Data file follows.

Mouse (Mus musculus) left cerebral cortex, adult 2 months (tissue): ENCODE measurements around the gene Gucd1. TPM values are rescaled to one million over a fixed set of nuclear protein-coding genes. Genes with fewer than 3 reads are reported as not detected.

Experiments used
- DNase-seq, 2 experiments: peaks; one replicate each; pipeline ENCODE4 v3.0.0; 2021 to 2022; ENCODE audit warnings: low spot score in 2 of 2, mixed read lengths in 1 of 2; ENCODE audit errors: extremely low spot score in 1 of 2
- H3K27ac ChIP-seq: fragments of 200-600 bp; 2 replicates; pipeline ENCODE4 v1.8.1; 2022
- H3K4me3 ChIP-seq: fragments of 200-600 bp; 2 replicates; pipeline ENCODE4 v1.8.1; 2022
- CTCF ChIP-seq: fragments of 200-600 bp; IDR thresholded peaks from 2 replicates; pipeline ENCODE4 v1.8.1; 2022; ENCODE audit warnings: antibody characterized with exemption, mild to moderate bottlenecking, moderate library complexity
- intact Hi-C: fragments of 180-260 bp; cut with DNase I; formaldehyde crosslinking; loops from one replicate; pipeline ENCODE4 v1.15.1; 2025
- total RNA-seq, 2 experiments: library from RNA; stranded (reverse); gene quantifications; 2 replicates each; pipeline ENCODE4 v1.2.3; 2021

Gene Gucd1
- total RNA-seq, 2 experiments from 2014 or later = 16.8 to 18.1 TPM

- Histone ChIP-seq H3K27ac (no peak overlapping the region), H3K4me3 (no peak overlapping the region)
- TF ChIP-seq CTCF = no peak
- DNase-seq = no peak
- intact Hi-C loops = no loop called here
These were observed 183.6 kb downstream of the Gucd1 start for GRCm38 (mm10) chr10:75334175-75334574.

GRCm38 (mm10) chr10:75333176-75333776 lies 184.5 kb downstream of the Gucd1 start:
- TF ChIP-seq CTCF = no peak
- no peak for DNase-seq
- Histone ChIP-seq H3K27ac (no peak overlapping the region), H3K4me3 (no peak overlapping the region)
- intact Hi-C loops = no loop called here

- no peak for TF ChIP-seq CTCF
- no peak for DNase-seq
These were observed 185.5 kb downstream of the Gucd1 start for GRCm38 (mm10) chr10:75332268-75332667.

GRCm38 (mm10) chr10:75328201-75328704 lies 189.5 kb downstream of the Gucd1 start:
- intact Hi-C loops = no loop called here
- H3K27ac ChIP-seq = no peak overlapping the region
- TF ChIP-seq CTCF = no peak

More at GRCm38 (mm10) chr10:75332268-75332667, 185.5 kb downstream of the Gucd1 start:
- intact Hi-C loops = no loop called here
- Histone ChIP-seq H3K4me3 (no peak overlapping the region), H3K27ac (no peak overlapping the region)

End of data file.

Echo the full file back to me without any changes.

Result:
Mouse (Mus musculus) left cerebral cortex, adult 2 months (tissue): ENCODE measurements around the gene Gucd1. TPM values are rescaled to one million over a fixed set of nuclear protein-coding genes. Genes with fewer than 3 reads are reported as not detected.

Experiments used
- DNase-seq, 2 experiments: peaks; one replicate each; pipeline ENCODE4 v3.0.0; 2021 to 2022; ENCODE audit warnings: low spot score in 2 of 2, mixed read lengths in 1 of 2; ENCODE audit errors: extremely low spot score in 1 of 2
- H3K27ac ChIP-seq: fragments of 200-600 bp; 2 replicates; pipeline ENCODE4 v1.8.1; 2022
- H3K4me3 ChIP-seq: fragments of 200-600 bp; 2 replicates; pipeline ENCODE4 v1.8.1; 2022
- CTCF ChIP-seq: fragments of 200-600 bp; IDR thresholded peaks from 2 replicates; pipeline ENCODE4 v1.8.1; 2022; ENCODE audit warnings: antibody characterized with exemption, mild to moderate bottlenecking, moderate library complexity
- intact Hi-C: fragments of 180-260 bp; cut with DNase I; formaldehyde crosslinking; loops from one replicate; pipeline ENCODE4 v1.15.1; 2025
- total RNA-seq, 2 experiments: library from RNA; stranded (reverse); gene quantifications; 2 replicates each; pipeline ENCODE4 v1.2.3; 2021

Gene Gucd1
- total RNA-seq, 2 experiments from 2014 or later = 16.8 to 18.1 TPM

- Histone ChIP-seq H3K27ac (no peak overlapping the region), H3K4me3 (no peak overlapping the region)
- TF ChIP-seq CTCF = no peak
- DNase-seq = no peak
- intact Hi-C loops = no loop called here
These were observed 183.6 kb downstream of the Gucd1 start for GRCm38 (mm10) chr10:75334175-75334574.

GRCm38 (mm10) chr10:75333176-75333776 lies 184.5 kb downstream of the Gucd1 start:
- TF ChIP-seq CTCF = no peak
- no peak for DNase-seq
- Histone ChIP-seq H3K27ac (no peak overlapping the region), H3K4me3 (no peak overlapping the region)
- intact Hi-C loops = no loop called here

- no peak for TF ChIP-seq CTCF
- no peak for DNase-seq
These were observed 185.5 kb downstream of the Gucd1 start for GRCm38 (mm10) chr10:75332268-75332667.

GRCm38 (mm10) chr10:75328201-75328704 lies 189.5 kb downstream of the Gucd1 start:
- intact Hi-C loops = no loop called here
- H3K27ac ChIP-seq = no peak overlapping the region
- TF ChIP-seq CTCF = no peak

More at GRCm38 (mm10) chr10:75332268-75332667, 185.5 kb downstream of the Gucd1 start:
- intact Hi-C loops = no loop called here
- Histone ChIP-seq H3K4me3 (no peak overlapping the region), H3K27ac (no peak overlapping the region)